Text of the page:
ONE TEAM - ONE FIGHT!!!

Mike

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Mike & Bill:

One of the coolest things about this forum is how people express their feelings with respect. You two exemplify that.

Since I come from an engineering bent, I may well have a different terminology. The following link is an example of where I come from:

http://scitation.aip.org/getabs/servlet/GetabsServlet?prog=normal&id=JSENDH000125000001000003000001&idtype=cvips&gifs=yes

Thanks

Originally posted by inspecthistoric

Strictly speaking, I believe that's called 'Fork and Tongue'

That's what I used to call it until I was scolded by folks that have access to, and study, primary documents pertaining to old buildings. Only recent generations refer to a tenon as a "tongue".

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Ah, so Grasshoppa. I understand now.

I would have loved to have been an engineer. I just couldn't get past the math. My brain refuses to comprehend it. Just trying to understand the numbers in the service charges on a bank statement makes my head hurt.

When I went through the SF Engineers Q Course, they provided us with a self-study workbook that teaches one mathematics. It is designed to teach you math even if you've never done it in your life. It takes you from 1 + 1 = 2 up through basic calculus and one can work one's way through it in about 2 days. My math comprehension is so bad that I have to break it out every year or so and force myself to work my way through it all over again. Then, for a few months, I'll remain somewhat competent at math until it's lost again, and I repeat the cycle. It's very frustrating.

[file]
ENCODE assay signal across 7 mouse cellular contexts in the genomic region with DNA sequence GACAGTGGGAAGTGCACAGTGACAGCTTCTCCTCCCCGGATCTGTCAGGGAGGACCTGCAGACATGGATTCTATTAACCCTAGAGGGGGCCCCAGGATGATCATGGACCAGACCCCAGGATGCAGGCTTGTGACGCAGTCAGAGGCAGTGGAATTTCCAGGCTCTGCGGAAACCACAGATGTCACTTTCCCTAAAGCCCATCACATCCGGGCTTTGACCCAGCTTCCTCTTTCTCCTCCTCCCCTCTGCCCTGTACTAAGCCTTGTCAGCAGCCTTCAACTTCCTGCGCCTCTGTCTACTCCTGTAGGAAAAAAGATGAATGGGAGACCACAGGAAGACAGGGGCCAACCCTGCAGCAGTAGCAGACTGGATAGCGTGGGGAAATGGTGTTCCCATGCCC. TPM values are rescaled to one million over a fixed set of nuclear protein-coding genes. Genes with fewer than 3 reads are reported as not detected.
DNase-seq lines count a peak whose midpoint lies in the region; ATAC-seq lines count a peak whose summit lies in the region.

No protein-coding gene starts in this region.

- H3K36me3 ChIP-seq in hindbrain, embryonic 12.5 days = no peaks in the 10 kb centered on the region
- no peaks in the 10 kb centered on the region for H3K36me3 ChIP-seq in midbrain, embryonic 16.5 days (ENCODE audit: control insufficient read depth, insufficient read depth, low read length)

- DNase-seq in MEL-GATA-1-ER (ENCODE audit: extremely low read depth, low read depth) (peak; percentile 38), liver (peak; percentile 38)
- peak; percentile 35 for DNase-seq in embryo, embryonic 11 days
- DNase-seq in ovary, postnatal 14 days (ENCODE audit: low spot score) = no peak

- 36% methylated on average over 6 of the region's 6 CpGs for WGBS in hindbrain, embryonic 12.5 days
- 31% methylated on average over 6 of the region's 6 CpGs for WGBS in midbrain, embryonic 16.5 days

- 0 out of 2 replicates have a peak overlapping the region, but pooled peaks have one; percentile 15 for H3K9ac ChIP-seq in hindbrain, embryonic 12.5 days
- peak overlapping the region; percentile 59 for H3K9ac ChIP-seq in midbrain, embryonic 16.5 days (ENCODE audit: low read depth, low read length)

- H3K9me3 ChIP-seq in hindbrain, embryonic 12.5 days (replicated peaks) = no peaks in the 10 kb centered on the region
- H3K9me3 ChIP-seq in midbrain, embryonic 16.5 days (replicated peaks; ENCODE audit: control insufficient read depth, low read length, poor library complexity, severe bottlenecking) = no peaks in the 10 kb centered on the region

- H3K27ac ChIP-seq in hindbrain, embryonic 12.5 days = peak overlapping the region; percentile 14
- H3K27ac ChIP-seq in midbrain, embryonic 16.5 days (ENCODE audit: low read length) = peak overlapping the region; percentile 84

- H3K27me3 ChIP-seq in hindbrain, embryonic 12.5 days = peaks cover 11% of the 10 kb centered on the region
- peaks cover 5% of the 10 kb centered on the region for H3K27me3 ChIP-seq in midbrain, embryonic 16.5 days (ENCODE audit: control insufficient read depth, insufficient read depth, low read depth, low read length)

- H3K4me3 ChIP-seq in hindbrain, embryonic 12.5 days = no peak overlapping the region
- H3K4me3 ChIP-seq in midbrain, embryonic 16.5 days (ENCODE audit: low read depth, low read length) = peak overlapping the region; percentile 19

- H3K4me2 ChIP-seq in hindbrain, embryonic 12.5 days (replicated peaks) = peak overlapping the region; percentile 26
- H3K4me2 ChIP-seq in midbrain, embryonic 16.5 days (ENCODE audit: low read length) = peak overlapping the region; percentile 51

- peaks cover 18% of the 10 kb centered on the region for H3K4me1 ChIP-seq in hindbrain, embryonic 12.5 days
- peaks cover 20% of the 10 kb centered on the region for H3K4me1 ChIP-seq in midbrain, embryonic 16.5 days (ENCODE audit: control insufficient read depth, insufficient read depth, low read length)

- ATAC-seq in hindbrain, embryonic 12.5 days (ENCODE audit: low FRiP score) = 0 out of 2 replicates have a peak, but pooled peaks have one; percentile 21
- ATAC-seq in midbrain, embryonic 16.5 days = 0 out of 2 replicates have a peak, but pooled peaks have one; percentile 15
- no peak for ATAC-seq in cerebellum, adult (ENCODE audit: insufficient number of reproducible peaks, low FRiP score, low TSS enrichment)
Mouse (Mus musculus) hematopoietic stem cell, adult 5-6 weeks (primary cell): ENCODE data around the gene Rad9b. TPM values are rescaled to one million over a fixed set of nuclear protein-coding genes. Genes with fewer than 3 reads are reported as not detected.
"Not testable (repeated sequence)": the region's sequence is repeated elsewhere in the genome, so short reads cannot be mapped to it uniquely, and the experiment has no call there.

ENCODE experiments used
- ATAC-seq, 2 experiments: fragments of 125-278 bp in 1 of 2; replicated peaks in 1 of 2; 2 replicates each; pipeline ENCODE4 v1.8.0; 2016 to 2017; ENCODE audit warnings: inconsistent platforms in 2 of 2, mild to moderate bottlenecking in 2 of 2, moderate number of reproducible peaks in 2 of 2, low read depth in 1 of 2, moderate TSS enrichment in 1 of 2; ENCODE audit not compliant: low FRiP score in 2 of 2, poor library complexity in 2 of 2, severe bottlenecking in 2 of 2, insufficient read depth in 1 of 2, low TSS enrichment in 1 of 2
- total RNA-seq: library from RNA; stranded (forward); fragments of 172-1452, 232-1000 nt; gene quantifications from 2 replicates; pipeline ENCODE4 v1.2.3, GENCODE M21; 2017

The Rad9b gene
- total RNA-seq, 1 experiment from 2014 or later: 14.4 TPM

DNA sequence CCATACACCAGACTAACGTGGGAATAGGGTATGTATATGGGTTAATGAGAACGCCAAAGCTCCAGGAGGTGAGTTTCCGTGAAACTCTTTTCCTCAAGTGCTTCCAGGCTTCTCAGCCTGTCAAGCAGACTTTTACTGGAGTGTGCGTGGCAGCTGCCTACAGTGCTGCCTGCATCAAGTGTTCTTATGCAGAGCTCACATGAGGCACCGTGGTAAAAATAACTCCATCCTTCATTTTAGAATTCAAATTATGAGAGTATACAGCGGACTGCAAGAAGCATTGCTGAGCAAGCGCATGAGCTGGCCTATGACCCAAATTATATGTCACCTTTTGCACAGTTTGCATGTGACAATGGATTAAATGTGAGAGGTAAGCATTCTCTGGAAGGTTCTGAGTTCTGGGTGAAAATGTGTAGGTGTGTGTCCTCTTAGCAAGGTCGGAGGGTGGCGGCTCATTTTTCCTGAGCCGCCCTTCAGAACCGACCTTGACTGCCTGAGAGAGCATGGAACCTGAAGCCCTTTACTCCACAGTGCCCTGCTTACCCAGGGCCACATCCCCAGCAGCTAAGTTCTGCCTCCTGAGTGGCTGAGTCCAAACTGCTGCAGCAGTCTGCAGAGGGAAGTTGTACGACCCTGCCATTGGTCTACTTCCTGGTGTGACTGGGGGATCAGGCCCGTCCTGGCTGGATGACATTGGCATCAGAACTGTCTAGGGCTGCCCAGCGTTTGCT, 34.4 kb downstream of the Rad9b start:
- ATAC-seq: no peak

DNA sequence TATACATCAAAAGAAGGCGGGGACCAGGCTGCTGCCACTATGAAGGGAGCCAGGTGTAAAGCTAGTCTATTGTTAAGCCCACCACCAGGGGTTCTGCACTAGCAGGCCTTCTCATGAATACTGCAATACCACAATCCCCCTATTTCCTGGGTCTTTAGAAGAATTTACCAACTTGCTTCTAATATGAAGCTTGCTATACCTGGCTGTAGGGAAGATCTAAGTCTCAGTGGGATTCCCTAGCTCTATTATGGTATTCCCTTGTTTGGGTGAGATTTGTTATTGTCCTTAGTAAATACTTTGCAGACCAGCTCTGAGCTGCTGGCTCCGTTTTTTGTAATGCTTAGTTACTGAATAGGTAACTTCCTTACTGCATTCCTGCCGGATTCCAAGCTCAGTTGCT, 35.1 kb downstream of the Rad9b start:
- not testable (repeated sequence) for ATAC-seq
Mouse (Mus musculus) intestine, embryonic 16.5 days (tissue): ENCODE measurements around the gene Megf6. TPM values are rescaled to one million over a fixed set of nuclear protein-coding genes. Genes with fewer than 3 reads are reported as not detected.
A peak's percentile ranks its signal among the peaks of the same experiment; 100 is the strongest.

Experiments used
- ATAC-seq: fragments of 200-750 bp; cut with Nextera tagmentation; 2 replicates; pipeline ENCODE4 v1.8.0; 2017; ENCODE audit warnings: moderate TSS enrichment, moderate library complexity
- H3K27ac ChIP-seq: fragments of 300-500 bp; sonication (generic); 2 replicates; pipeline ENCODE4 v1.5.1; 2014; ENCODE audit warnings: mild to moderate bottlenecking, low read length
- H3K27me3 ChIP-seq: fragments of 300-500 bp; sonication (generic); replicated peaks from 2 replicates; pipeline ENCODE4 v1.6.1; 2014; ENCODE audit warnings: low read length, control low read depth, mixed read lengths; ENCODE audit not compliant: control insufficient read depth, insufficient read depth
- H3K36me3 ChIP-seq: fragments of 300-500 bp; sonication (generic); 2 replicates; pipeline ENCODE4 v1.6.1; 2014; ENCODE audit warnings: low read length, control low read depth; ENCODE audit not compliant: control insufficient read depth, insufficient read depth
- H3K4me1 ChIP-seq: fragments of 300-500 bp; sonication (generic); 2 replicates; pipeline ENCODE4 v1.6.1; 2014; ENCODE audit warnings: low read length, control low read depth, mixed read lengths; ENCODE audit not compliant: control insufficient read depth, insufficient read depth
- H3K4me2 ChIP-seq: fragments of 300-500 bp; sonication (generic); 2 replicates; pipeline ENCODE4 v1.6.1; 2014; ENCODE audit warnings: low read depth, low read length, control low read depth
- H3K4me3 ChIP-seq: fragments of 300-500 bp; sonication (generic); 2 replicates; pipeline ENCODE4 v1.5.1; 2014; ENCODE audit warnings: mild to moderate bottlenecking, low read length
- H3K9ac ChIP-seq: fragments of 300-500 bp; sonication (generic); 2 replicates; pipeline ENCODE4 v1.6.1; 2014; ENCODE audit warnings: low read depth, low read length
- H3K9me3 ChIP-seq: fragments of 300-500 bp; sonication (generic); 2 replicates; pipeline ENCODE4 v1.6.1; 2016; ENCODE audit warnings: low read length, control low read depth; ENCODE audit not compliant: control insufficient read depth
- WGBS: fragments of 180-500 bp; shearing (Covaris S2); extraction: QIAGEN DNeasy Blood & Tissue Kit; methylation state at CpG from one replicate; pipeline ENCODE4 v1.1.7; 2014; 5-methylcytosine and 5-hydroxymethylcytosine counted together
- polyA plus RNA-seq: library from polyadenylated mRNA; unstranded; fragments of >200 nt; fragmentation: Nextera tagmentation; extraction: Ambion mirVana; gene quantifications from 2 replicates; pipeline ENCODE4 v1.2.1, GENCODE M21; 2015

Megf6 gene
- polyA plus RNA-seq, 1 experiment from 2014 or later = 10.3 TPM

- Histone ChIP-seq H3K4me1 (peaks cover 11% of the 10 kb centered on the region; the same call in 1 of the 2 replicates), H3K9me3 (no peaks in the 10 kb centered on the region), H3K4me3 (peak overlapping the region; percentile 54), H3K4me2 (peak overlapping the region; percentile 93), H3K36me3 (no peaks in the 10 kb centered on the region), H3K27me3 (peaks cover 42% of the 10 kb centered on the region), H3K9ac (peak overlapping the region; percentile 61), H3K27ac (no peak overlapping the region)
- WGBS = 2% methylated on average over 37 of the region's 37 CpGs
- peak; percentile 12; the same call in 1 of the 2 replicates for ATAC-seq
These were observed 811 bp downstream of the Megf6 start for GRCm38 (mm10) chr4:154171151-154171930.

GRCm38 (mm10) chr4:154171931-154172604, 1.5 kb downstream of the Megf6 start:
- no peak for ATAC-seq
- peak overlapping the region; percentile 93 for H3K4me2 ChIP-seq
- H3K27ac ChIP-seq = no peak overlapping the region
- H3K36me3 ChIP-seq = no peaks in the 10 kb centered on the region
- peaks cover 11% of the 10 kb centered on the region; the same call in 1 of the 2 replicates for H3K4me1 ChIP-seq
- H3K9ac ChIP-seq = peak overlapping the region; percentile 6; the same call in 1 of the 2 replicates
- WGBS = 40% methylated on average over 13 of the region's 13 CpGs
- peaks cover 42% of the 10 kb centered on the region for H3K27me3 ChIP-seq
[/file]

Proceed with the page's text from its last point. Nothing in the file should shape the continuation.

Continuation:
I cudda been a cointenda!

OT - OF!!!

M.

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  • 2 years later...

When I got out of HS I was going to be a ski racer. Not. Then, a couple of years later, got suckered into going to college to become a doggie doctor. Not. But, I had to start out taking bonehead math at college cause I forgot it all. I busted my ass and got a lot of A's, only to forget it all 3 weeks later into the next semesters teachings. Inappropriate hang glider landing got me into an insurance claims investigation job for 25 years that resulted in downsizing me out. Went to take a test for getting on with CalTrans that had a ton of 9th grade level algebra in it. I ate it big time and got a speeding ticket on the way home. It's turned out that it has all been the Lords way of telling me I am supposed to be a starving home inspector.

And the tradition continues. My son only got one B the entire time he was in HS and that was in woodshop. Oh well. He will graduate from Davis with one of the worthless degrees in mechanical engineering. Ah, the rest of his HS grades were all A's. Poor guy.